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St. James’s Place updates asset allocations amid ‘soft landing’ base case

The wealth manager's confidence in global high yield and global EM equities has lowered.

St. James’s Place has updated its asset allocation views to create heavier weightings in global developed equities (ex-US) as it updates its base case to a soft landing, writes Hannah Williford.

Global developed equities (ex-US) were increased from a neutral rating to positive, balanced out with global EM equities, which was taken from an extremely positive rating down to a positive rating.

Justin Onuekwusi, chief investment officer at St. James’s Place, said: “Although EM equities have the highest mean expected return over a medium-term horizon, the range of outcomes is wide and exposure to idiosyncratic risks relatively high. Given all major developed equity markets offer a significant valuation discount to the US, it is prudent from a diversification perspective to spread our active risk.”

Global equities were moved from a negative rating to ‘0’, while global high yield was reduced to a ‘0’ rating.

“Following a contraction in global high yield credit spreads, we propose closing the overweight position in this asset class, which is funded by a modest underweight to global equities,” Onuekwusi (pictured) said.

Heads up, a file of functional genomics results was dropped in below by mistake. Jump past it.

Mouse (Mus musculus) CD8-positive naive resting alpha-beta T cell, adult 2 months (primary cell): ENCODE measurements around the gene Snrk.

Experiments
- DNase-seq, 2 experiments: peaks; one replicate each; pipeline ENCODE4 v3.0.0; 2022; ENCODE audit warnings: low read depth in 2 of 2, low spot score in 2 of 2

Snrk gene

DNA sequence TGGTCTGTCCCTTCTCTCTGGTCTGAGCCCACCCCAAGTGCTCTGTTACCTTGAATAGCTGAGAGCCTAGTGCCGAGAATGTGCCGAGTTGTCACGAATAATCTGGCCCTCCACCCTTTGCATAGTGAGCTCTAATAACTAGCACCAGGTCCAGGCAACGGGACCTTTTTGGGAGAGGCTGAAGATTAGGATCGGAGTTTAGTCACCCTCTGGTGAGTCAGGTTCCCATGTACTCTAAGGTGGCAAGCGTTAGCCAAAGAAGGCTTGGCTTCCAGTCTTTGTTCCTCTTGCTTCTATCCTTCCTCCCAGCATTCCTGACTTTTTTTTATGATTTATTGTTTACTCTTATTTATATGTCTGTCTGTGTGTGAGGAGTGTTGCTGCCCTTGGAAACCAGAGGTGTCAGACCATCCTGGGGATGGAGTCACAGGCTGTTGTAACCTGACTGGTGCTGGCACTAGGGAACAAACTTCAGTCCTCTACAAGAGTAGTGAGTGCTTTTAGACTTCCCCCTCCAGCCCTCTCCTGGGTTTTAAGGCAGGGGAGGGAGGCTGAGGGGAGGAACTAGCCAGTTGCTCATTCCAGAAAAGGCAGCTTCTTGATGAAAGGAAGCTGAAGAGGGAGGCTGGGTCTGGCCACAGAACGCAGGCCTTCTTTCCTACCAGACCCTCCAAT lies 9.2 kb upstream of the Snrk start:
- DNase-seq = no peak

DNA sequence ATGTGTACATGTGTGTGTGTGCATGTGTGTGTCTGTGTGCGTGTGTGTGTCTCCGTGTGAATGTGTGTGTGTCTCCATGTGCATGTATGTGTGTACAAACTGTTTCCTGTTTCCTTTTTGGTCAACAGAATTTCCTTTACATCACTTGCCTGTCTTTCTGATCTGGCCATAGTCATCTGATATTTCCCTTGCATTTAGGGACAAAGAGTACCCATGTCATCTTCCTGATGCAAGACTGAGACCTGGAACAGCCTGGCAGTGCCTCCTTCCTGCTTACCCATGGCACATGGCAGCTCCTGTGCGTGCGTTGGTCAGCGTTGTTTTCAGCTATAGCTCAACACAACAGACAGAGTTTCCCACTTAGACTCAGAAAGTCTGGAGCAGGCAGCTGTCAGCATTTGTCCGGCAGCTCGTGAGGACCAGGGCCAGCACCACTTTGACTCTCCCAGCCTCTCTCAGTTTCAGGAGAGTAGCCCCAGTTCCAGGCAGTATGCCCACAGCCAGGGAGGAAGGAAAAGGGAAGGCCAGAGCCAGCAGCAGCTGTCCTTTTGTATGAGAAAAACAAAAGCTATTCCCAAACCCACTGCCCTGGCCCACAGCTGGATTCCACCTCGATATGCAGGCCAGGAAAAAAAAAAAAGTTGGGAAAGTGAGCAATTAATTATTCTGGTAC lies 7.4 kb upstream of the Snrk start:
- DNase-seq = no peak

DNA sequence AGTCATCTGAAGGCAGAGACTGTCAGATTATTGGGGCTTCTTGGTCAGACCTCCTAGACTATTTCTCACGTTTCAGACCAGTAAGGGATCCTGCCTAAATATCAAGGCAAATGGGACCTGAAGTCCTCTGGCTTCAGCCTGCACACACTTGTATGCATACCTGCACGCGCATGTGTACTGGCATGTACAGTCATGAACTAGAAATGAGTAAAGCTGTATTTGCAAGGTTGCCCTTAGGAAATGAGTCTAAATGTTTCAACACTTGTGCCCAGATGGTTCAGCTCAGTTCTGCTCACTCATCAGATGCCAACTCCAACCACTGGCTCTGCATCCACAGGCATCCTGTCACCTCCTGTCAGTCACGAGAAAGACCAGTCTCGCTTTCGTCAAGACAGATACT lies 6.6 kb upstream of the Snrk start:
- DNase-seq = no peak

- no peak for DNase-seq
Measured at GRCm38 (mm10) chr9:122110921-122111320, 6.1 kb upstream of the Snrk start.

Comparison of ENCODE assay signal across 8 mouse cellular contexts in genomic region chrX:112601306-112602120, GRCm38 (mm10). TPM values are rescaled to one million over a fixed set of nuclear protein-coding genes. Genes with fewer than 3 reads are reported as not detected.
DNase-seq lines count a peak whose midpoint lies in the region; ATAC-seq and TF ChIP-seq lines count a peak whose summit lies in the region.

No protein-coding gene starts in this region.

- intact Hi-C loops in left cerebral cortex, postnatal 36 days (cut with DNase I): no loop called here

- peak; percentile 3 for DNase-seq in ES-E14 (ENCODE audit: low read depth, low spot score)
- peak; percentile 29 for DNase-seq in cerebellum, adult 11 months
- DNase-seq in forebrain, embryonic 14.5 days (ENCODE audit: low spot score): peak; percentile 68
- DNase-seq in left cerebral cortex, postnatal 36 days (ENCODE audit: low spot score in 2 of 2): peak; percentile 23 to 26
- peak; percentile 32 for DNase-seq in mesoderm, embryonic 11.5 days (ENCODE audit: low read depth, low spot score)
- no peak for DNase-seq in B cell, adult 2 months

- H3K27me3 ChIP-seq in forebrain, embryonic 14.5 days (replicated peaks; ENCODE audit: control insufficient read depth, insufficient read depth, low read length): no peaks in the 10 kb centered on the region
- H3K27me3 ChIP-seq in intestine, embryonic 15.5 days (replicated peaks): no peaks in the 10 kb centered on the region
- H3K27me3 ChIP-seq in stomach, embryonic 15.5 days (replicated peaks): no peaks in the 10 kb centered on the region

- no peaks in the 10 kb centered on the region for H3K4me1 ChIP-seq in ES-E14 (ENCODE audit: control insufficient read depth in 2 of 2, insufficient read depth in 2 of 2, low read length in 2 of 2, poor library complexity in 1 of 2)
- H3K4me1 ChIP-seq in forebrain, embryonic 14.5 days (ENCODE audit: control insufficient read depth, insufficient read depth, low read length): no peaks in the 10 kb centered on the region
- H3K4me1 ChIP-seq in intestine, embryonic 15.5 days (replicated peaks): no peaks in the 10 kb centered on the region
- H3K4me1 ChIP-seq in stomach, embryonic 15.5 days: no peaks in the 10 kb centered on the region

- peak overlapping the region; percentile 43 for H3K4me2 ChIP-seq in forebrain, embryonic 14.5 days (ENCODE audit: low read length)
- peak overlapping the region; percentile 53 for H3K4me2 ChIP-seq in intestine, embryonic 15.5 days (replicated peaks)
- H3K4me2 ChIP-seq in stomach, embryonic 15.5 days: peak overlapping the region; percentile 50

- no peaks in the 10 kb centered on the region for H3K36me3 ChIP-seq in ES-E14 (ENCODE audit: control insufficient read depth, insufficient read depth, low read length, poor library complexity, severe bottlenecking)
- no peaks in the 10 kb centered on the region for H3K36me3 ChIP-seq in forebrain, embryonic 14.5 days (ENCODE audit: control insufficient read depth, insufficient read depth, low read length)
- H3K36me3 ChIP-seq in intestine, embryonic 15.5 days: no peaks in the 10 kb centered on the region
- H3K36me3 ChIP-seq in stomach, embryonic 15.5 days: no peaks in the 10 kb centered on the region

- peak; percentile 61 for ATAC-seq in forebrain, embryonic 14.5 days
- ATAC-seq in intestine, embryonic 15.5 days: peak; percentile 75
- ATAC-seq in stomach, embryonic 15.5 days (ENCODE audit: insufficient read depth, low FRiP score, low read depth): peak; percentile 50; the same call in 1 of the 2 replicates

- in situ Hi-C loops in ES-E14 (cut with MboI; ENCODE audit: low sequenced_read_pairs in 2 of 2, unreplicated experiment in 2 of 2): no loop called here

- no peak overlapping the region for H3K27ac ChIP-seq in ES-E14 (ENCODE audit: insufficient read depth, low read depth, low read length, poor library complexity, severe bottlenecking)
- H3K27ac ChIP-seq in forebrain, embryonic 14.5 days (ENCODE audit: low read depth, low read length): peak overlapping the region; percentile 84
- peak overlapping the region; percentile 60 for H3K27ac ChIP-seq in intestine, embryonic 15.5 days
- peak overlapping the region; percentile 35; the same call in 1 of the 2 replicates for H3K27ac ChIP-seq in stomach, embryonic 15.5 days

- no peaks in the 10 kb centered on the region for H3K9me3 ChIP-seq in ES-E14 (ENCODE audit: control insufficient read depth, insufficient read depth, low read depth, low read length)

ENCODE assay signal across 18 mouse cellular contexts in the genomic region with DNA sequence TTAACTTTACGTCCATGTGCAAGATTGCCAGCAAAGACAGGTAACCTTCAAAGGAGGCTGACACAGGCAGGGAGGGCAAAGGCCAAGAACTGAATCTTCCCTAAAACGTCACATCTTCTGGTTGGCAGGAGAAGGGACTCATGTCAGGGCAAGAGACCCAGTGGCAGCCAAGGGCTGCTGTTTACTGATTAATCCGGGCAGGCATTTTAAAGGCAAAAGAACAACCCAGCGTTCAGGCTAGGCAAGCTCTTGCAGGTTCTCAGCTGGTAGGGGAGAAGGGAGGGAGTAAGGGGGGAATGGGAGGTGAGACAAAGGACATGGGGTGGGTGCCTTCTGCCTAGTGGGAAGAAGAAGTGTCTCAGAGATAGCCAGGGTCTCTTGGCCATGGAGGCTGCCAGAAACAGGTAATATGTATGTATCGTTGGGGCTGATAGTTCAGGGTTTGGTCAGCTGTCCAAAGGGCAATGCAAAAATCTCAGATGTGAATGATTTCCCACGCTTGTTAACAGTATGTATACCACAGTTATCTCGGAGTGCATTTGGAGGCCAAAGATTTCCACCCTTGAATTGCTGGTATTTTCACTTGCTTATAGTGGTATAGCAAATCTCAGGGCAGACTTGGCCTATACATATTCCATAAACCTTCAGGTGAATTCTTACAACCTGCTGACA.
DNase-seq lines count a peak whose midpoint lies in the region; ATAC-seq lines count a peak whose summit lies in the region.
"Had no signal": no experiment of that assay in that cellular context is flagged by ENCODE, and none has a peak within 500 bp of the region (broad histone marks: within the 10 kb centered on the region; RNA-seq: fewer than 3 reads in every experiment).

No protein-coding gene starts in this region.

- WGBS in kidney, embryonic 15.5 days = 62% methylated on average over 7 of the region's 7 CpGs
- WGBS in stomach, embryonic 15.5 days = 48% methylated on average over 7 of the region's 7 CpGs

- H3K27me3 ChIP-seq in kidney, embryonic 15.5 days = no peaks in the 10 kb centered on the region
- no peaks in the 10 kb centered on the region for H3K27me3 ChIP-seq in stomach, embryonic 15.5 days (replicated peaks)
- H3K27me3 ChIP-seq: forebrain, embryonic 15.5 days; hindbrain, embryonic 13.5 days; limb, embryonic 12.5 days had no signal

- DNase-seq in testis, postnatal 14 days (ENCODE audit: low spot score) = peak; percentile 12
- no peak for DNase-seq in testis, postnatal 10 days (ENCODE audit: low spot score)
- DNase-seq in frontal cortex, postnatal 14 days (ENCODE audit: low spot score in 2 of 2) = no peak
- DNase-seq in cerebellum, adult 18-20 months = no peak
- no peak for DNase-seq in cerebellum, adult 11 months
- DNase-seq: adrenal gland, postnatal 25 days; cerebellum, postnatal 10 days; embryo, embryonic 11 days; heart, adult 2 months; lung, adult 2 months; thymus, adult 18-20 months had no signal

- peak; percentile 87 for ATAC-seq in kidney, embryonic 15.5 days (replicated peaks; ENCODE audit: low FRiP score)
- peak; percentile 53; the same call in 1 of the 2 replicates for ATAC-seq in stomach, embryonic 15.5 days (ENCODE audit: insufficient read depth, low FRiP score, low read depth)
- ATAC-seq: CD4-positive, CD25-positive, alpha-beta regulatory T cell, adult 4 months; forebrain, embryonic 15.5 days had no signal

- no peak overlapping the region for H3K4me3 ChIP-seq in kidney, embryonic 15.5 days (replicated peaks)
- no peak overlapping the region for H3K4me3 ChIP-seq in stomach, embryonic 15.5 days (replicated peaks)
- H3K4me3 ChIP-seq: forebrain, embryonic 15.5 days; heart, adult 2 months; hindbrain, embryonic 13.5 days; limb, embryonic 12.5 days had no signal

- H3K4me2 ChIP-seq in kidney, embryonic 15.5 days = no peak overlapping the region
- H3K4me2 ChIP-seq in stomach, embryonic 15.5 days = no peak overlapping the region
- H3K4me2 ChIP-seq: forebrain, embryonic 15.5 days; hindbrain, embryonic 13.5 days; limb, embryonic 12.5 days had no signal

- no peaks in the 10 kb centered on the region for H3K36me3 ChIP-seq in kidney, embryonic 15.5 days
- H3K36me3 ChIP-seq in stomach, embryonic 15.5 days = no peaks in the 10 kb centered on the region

“Although the yield-to-worst of the high yield market relative to equities appears attractive, this is driven by rising sovereign bond yields. The reward for assuming lower quality credit risk at this junction does appear slight.”

The past quarter caused SJP to move its base case scenario from ‘muddling through’, which would include 1.5% to 2% inflation and rates near 4% to a soft landing, with inflation between 2% to 3% and mild rate cuts. Onuekwusi said the economy still sits in late cycle as a technical recession seems near in Europe and did hit the UK.

“Investing late cycle is always difficult. Historically, risky assets perform well in this period, however, volatility can increase as markets assess the likelihood of a recession.  We have a neutral view on equity risk but have a bias away from richly-valued US assets,” Onuekwusi said.

As predicted interest rate cuts in the US have been reduced from six-to-seven down to three, there is still debate as to when these cuts will begin. Onuekwusi added that the US elections, held in November, could also influence the timeline to move up.

“A key tail risk we see as problematic is the gap between the US deficit and unemployment rate, risking heightened US bond market volatility, which could spill over into the gilt market. It’s worth noting, albeit cautiously, volatility on average tends to be higher in US election years,” he said.

This story first appeared in our sister publication, Portfolio Adviser.

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